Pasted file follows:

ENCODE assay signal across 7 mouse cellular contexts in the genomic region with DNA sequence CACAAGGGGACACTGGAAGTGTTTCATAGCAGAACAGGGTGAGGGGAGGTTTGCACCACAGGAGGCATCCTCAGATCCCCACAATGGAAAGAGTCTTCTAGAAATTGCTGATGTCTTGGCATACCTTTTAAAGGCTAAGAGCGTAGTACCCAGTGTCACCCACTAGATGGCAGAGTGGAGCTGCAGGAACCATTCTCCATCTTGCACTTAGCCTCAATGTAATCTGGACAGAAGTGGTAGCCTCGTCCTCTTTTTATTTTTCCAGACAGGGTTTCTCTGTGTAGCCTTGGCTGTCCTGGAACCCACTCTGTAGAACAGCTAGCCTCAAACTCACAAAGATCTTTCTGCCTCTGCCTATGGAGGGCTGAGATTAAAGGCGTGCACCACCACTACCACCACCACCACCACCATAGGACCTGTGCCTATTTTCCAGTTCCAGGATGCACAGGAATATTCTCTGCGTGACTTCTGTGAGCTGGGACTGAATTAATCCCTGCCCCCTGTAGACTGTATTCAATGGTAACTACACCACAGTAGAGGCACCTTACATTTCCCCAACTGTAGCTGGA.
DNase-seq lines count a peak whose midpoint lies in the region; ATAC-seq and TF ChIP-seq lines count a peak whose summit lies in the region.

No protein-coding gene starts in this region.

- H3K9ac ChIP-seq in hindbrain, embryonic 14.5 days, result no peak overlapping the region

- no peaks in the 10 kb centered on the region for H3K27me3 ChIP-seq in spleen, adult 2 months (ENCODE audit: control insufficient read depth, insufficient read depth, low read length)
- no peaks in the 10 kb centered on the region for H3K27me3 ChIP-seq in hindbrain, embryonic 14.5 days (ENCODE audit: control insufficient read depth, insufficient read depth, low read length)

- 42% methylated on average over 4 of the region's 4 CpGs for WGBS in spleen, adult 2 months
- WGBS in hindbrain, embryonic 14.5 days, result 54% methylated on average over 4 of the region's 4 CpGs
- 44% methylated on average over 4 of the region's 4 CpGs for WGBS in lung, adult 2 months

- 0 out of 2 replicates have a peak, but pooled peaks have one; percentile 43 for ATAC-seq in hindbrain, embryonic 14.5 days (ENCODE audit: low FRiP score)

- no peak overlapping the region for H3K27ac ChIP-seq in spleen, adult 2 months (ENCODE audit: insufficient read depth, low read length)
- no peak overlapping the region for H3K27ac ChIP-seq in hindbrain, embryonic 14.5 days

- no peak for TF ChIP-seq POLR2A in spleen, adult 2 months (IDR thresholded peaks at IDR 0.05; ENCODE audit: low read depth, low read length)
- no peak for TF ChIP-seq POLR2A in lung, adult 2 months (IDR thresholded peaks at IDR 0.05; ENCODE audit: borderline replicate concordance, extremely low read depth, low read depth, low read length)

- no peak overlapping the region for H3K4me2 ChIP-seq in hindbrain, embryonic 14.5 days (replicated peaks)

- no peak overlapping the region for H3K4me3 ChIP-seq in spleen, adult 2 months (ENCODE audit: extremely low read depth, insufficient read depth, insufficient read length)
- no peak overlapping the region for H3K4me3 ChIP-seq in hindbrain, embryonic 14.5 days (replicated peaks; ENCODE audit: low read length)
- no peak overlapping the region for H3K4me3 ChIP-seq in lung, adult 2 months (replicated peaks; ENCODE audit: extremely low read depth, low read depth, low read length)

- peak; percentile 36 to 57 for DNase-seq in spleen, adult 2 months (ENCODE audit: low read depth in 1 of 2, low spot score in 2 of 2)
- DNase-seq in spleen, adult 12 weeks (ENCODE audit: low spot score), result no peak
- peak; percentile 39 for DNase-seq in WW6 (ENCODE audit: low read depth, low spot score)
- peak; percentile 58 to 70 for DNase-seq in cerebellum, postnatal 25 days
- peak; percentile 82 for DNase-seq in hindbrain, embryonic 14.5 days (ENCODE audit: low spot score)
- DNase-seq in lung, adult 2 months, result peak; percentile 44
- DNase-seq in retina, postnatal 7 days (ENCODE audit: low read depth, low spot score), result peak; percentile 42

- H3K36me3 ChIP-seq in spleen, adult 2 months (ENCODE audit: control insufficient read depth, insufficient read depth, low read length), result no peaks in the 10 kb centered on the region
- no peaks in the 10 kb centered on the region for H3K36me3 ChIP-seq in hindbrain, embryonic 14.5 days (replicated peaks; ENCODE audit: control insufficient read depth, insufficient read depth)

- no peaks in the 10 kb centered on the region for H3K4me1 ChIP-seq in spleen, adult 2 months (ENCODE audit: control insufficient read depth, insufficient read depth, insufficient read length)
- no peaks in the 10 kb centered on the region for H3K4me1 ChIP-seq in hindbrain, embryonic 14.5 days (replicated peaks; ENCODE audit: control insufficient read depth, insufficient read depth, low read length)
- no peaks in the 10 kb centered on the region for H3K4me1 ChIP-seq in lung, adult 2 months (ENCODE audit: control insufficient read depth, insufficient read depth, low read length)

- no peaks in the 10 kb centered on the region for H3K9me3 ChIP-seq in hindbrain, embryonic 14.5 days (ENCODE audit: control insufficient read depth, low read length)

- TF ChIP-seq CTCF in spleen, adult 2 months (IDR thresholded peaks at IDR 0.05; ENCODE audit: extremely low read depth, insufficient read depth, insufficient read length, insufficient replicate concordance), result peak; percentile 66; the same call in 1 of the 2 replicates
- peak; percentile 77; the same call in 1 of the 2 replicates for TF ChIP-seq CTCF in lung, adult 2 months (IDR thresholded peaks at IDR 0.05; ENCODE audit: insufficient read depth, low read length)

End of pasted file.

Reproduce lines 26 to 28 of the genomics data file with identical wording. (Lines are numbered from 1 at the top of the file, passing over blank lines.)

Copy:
- H3K36me3 ChIP-seq in spleen, adult 2 months (ENCODE audit: control insufficient read depth, insufficient read depth, low read length), result no peaks in the 10 kb centered on the region
- no peaks in the 10 kb centered on the region for H3K36me3 ChIP-seq in hindbrain, embryonic 14.5 days (replicated peaks; ENCODE audit: control insufficient read depth, insufficient read depth)

- no peaks in the 10 kb centered on the region for H3K4me1 ChIP-seq in spleen, adult 2 months (ENCODE audit: control insufficient read depth, insufficient read depth, insufficient read length)